De la Fuente highlights the current methods and tools in microbiome engineering such as the use of bacteriocins and bacteriophages to knock out specific bacteria within the microbiome. However, there are very few bacteriocins or bacteriophages commercially available on today’s market. Another common approach to microbiome engineering is in synthetic biology, or the use of “chassis” — a type of cell that maintains DNA constructs for different functions — to engineering interactions within the microbiome. De la Fuente continues his discussion of current methods by naming and describing several specific examples of these approaches, particularly in relation to synthetic biology options before moving on to examine future directions for these methods.
Before bringing up potential new frontiers for microbiome engineering, de la Fuente also outlines the way that microbiome engineering works in the first place, and dedicates sections of the review to the microbiome’s influence on its host’s immune system and how to engineer the microbiome to modulate that immune system. The main future methods for microbiome engineering that de la Fuente points out in his review include more precise regulation of gene expression through commensal organisms and the use of CRISPRi to find genes involved in bacterial maintenance. The conclusion of de la Fuente’s review brings up the notion of new personalized medicine or therapy for the microbiome that could come with further advances in the field. However, he also makes sure to bring up some still-outstanding questions about the human microbiome that require further research, most notably, what exactly makes a healthy human microbiome? Here’s hoping the research de la Fuente mentions can illuminate a path to the answer.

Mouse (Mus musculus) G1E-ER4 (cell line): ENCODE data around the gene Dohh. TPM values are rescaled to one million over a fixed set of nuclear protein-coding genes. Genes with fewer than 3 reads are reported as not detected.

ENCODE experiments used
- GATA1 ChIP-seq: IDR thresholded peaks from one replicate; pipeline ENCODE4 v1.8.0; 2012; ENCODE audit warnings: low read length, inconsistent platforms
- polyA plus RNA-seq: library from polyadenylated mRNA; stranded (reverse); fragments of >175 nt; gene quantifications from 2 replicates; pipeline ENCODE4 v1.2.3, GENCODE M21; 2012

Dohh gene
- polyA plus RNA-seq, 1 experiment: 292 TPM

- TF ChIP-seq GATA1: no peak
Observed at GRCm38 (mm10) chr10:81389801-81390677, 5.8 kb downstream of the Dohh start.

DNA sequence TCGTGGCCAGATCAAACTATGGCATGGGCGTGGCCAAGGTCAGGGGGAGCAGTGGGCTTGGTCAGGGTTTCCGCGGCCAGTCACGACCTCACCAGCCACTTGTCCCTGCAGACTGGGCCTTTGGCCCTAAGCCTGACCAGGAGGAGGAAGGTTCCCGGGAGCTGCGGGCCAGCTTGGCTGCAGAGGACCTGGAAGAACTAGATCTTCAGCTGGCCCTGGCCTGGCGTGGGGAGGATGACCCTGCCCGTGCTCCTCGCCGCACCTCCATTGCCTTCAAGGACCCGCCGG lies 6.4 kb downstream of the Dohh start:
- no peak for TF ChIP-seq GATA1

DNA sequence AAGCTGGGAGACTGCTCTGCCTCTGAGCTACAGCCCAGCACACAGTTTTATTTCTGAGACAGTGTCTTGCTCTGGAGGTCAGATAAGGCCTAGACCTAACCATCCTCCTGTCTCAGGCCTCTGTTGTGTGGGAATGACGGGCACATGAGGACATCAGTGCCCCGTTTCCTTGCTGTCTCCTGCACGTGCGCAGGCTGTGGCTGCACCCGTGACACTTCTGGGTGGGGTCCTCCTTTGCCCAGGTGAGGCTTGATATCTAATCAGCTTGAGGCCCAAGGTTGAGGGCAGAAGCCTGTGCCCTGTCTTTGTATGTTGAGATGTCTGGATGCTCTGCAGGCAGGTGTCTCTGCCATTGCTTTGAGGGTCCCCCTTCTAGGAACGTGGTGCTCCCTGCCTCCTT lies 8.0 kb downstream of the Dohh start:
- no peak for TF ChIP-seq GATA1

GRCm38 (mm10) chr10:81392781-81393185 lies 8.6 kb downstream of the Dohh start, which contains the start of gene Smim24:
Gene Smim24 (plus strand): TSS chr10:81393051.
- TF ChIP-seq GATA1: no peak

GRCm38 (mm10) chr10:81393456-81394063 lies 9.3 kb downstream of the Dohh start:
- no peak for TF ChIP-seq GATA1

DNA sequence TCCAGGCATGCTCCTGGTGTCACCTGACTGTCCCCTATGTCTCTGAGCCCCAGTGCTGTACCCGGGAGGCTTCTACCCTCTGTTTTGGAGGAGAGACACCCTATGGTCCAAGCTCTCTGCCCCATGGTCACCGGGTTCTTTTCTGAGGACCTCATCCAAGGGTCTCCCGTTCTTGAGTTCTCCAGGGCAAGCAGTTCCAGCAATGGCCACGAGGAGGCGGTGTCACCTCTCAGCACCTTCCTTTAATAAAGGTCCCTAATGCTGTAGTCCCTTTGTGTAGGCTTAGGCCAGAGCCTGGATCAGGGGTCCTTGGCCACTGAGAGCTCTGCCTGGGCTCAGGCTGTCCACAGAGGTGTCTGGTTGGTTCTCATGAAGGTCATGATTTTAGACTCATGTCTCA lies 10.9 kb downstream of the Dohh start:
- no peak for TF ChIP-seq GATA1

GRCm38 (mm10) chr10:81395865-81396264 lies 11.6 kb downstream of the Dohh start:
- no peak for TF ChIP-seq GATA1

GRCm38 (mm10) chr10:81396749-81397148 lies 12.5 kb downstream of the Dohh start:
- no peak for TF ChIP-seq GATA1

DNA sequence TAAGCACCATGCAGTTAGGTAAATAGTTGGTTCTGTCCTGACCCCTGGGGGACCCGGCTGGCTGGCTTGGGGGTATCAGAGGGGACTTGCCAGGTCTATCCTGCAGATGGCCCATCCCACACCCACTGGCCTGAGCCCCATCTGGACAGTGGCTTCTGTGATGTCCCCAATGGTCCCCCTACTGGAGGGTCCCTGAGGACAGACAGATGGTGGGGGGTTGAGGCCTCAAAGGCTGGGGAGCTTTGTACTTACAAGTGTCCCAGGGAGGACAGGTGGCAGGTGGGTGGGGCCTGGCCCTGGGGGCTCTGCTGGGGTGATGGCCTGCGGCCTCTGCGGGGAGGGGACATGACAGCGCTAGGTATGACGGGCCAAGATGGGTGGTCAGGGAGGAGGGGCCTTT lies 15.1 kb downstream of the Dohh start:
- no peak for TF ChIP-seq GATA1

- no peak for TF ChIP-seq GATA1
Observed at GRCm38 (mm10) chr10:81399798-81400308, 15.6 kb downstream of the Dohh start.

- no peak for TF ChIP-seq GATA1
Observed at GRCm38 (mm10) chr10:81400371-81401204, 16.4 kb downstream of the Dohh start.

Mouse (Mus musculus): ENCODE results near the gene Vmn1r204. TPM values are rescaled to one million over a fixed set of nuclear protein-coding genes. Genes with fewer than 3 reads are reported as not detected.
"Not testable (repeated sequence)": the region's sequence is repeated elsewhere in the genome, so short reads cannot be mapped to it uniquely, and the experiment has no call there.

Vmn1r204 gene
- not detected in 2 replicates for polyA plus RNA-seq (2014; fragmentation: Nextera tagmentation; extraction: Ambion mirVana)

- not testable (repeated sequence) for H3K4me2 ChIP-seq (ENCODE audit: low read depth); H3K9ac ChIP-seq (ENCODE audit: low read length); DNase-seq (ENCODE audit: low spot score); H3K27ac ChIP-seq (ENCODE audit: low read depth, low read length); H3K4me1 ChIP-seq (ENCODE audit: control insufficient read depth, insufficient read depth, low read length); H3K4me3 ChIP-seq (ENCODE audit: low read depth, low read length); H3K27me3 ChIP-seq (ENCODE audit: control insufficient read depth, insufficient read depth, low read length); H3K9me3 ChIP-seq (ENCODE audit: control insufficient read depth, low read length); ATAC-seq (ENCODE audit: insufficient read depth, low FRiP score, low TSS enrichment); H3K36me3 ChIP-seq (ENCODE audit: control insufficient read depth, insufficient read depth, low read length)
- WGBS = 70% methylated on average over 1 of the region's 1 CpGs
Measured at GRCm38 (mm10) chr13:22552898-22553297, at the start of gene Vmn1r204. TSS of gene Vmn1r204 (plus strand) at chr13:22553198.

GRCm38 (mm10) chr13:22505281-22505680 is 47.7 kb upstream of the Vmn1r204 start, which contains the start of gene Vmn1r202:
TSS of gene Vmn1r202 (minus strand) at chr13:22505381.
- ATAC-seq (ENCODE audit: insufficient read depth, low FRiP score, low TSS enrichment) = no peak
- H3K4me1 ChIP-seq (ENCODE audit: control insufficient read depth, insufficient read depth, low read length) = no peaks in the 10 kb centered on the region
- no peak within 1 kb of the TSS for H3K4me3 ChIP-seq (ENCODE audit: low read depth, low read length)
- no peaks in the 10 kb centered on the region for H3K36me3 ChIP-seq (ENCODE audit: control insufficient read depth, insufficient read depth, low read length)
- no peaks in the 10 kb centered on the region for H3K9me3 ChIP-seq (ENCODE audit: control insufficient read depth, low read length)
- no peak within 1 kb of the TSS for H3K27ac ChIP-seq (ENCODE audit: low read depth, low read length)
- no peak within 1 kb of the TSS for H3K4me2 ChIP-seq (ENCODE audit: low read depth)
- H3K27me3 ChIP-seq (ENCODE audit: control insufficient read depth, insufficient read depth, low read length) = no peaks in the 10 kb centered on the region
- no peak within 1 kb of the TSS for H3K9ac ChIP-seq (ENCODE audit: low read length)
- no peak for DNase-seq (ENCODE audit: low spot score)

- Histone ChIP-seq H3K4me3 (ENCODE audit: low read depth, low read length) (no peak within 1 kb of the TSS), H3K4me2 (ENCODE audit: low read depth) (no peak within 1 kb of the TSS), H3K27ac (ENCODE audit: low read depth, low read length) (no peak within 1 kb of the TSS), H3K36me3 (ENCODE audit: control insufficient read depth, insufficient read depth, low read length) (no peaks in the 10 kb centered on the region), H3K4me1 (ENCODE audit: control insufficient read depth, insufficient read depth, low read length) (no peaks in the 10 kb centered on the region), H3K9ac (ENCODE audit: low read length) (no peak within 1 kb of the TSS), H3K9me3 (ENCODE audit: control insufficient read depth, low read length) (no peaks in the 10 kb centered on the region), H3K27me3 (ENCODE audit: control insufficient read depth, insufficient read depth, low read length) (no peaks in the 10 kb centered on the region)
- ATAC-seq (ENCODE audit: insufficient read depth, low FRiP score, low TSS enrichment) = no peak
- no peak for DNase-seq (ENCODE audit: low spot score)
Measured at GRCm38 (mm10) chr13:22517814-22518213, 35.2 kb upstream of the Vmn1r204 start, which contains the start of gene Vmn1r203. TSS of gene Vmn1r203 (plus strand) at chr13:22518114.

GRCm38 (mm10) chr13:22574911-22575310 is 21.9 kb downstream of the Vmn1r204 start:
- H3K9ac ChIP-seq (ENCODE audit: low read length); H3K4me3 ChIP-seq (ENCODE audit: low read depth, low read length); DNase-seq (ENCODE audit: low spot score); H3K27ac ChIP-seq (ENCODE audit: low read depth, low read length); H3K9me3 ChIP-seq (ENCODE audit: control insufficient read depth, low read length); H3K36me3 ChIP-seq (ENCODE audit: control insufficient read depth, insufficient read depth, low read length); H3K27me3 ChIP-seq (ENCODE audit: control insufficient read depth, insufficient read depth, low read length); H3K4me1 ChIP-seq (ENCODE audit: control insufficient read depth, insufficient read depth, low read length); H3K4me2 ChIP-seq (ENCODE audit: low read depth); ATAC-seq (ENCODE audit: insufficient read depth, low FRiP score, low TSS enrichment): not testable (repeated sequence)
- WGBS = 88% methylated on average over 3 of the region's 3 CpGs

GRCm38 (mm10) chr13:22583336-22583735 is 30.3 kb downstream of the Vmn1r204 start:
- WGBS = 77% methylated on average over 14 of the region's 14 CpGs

When the immune system detects a foreign pathogen, a cascade of chemical signals call white blood cells to the scene. Neutrophils are the most common and abundant type of these cells and while they start accumulating at the site of an infection within minutes, they are essentially at the mercy of the circulatory system’s one-way flow of traffic to get them where they need to go.